Dean of the Graduate School of Arts and Sciences and the College of Arts and Sciences
Dr. Yojiro Ishii
The University of Tokyo's College of Arts and Sciences and Graduate School of Arts and Sciences are located at Komaba campus, in a peaceful green residential area close to the trendy Tokyo neighborhood of Shibuya. About 6 500 College of Arts and Sciences junior division (first- and second-year) students and about 400 College of Arts and Sciences senior division (third- and fourth-year) students, as well as about 1 400 graduate students in the Graduate School of Arts and Sciences study at Komaba, forming a campus community of about 8 000. There are also about 400 full-time faculty members engaged in teaching and research here, making us a comparatively large academic hub.
Our campus grounds cover 250 000 square meters, an area of approximately five times the size of Tokyo Dome. The first building you see as you walk from the train station through the main gates at Komaba is the university clock tower, a registered heritage building. Adjacent to the clock tower are our lecture hall and museum, buildings whose heavy stonework gives the unmistakable impression that our campus is a serious center of learning.
However, when you stroll between the rows of ginko trees that run east to west across campus, you'll see the lighthearted vitality of Komaba life. At the east end of campus are our community co-op store, campus bookstore, cafeteria, and other facilities, as well as the elegant Komaba Library. Students gather every day at the community plaza here, busy coming and going to their various activities. Walk west from here between the rows of ginko trees and you'll come to the tennis courts and sports fields where you'll see students busy working up a sweat.
In this rich campus environment, students who are admitted to the University of Tokyo do not focus narrowly on one academic specialty but rather receive a comprehensive liberal arts education encompassing the humanities and sciences, with the aim of instilling in them a broad worldview. We are proud to offer lectures to our junior division students on about 3 000 topics, a breadth and range without parallel elsewhere. While in the 1990s universities across Japan were phasing out their liberal arts programs, we instead chose to make decisive reforms to our curriculum and developed a new concept emphasizing the practical value of a liberal arts education. Now, as the value of a solid liberal arts education is being reaffirmed by various stakeholders in Japan, more than a few universities are earnestly attempting to rebuild their programs. I believe that the College of Arts and Sciences’ junior division program at Komaba can play a leading role in this process.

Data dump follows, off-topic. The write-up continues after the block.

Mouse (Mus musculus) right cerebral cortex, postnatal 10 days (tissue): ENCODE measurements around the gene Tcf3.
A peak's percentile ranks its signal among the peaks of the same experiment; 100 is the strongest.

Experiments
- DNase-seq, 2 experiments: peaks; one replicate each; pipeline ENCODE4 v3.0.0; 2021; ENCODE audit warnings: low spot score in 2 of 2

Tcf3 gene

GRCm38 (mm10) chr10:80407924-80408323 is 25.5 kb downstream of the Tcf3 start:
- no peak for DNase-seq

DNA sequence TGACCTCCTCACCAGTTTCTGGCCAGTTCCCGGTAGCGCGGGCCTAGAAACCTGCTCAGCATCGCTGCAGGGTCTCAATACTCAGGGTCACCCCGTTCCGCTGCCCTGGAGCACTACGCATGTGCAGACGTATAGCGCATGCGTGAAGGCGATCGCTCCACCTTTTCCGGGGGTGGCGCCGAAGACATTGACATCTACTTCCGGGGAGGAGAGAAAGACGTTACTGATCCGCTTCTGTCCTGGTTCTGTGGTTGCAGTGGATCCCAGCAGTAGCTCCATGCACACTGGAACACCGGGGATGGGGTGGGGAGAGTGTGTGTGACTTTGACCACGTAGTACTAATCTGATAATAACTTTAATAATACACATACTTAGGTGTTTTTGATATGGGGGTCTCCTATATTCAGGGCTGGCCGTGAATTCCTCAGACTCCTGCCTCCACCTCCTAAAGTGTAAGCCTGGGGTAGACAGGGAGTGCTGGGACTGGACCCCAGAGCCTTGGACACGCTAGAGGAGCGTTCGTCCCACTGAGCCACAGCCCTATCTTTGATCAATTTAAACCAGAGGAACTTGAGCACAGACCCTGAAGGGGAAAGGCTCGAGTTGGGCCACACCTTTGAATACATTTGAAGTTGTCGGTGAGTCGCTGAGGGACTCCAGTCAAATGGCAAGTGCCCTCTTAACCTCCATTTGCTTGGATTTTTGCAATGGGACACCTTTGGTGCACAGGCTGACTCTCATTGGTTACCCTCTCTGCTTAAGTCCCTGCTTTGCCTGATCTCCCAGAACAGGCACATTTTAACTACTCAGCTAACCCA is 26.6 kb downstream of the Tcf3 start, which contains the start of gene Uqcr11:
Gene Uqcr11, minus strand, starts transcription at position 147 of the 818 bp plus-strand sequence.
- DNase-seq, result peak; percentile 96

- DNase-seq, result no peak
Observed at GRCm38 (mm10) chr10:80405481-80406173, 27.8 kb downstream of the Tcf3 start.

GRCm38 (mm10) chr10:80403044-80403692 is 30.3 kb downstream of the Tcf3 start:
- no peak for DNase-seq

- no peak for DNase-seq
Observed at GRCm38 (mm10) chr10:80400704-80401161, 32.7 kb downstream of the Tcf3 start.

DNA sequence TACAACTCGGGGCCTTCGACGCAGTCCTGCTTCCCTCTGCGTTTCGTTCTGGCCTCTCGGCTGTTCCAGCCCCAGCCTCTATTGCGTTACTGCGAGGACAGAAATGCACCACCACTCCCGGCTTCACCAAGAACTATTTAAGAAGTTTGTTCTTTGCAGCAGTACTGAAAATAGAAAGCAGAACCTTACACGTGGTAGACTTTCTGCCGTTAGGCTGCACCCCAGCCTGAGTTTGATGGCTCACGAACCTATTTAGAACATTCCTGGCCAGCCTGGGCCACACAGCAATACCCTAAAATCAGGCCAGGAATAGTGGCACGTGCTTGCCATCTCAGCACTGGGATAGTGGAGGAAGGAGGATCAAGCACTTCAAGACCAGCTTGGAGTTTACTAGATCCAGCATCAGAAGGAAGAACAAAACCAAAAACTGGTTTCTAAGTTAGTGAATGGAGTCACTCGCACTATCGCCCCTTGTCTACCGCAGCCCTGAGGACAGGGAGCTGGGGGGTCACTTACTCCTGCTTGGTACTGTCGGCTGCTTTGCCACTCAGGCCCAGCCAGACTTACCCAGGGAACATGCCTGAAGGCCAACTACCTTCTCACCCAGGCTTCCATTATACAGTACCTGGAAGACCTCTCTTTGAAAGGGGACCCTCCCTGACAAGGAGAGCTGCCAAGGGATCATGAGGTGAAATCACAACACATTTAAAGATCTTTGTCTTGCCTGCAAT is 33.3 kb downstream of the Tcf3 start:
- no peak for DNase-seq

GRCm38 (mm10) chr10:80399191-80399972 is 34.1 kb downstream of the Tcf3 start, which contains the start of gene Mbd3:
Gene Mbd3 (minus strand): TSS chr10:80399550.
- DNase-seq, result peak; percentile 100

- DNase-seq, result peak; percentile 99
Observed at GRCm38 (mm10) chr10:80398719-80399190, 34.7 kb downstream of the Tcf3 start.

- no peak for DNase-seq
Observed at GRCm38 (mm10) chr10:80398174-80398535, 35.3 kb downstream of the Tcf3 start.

A key facility in liberal arts education at Komaba is 21 KOMCEE (21 Komaba Center for Educational Excellence), a building that was designed under the concept of “an ideal education” and opened in the autumn of 2011. From the winter semester of that year, 21 KOMCEE has been used for discussion-based classes, active learning, and other innovative educational activities. At the same time, 21 KOMCEE is the site of an advanced experiment in social change: by integrating the latest energy-saving and carbon emission-reducing technologies, the building uses 30% less energy.
Furthermore, the PEAK (Programs in English at Komaba) initiative, which was launched in October 2012, saw 27 students from 11 different countries join our university. While their numbers are small, the sight of these PEAK students on campus chatting in English with the general student body has been a promising enhancement to the campus atmosphere. I hope this is the first step in a process that will see Komaba, five or ten years from now, develop into a truly global campus where multiple languages are used naturally in all aspects of university life.